no guessing needed

    • Greg G.

      That’s an excellent example of a lie Barton got called on over ten years ago.

      http://msgboard.snopes.com/cgi-bin/ultimatebb.cgi?ubb=get_topic;f=44;t=000802;p=0

      David Barton finally issued a statement in which he admitted that many of the quotes in his book were, shall we say, inaccurate. Barton’s official statement on the Redeemer quote can be found here Unconfirmed Quotations [link now dead]

      quote:
      This appears to be a classic example of a cut-and-paste typographical error. These words are not found in the Holy Trinity case. However, these same thoughts are found throughout the case and in other state and federal court rulings, primarily in the early years.

      He then goes on to justify the sentiment, but does end with

      quote:
      One thing is clear: the quote in question, while not characteristic of late twentieth century judicial expressions, is consistent with those of the eighteenth and nineteenth century state and federal courts. However, this quote is obviously not in the [Trinity] case, and should not be used.

      Barton claims that in his book he used “popular and widely-used quotes by historians and others ” but that when he tried to find the quotes in primary sources, he discovered problems. “…some of those quotes had come from works nearly a century-and-a-half old and therefore would seem to have been credible; yet David could not find those quotes in original documents.”

      • Good Crom. A fake quote attributed to an opinion written a century after the Constitution’s ratification? Are they even trying anymore?

        I guess we can add one more to the ranks of Bartonesque revisionists. Surely we’ve reached “scores” by now. 🙂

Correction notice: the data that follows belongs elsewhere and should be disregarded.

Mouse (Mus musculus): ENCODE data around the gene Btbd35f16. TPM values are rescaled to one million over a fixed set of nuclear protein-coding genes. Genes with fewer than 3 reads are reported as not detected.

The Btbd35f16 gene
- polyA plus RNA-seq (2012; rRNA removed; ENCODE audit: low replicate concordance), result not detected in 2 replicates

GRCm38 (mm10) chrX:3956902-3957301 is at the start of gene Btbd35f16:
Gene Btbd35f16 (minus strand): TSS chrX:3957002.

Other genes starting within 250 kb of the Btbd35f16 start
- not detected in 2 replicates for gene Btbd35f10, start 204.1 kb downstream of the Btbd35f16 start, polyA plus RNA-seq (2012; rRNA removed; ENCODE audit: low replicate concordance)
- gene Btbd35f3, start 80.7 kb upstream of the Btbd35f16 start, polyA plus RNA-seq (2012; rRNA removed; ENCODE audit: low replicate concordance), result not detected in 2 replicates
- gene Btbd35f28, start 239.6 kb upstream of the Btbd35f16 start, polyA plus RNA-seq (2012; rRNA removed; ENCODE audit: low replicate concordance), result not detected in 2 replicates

• Greg G.

          Barton’s excuse was “a cut-and-paste typographical error”. He seems to understand the concept of “cut-and-paste” about as well as he understands the word “verbatim”.

      • commonsense987

        If indeed God was not part of the picture…

        The Constitution is the work or will of the People themselves, in their original, sovereign, and unlimited capacity. Law is the work or will of the Legislature in their derivative and subordinate capacity. The one is the work of the Creator, and the other of the Creature. – See more at: http://caselaw.findlaw.com/us-supreme-court/2/304.html#sthash.MfvS8uGZ.dpuf

        • Greg G.

          Did you read your link? Just a few lines below the quote:

          In the second article of the Declaration of Rights, which was made part of the late Constitution of Pennsylvania, it is declared: ‘That all men have a natural and unalienable right to worship Almighty God, according to the dictates of their own consciences and understanding; and that no man ought or of right can be compelled, to attend any religious worship, or erect or support any place of worship, or maintain any ministry, contrary to, or against, his own free will and consent; nor can any man, who acknowledges the being of a God, be justly deprived or abridged of any civil right as a citizen, on account of his religious sentiments, or peculiar mode of religious worship; and that no authority can, or ought to be, vested in, or assumed, by any power whatever, that shall, in any case, interfere with, or in any manner controul, the right of conscience in the free exercise of religious worship.’ – See more at: http://caselaw.findlaw.com/us-supreme-court/2/304.html#sthash.MfvS8uGZ.RZJXzF3P.dpuf

          That is the separation of church and state right there in case law by the earliest Supreme Court.

          What you quoted is not about any god. It is referring to humans. Read it in context.

        • commonsense987

          It is in context and one statement did not nor does it invalidate the other. It establishes that indeed the Constitution of Penn acknowledges God but also establishes that you can’t force someone.

        • Greg G.

          It is about a Deist type of god. There is no hint of Christianity in the text. If you are arguing that the US Constitution is based on Christianity, you should be able to come up with something.

          The fact that you are presenting things that do not say what you think it does makes me wonder if you have not been damaged psychologically by Barton. That what he has become famous for now.

        • commonsense987

          You make a great statement with no empirical and verifiable evidence which makes one wonder who brainwashed who. Not to mention you haven’t debunked any of my statements.

          Deists believe that God removed Himself after creating earth. “Almighty God” in the Penn Constitution and “invoking His Guidance” does not speak of a Deist position but rather a Theist position.

        • Greg G.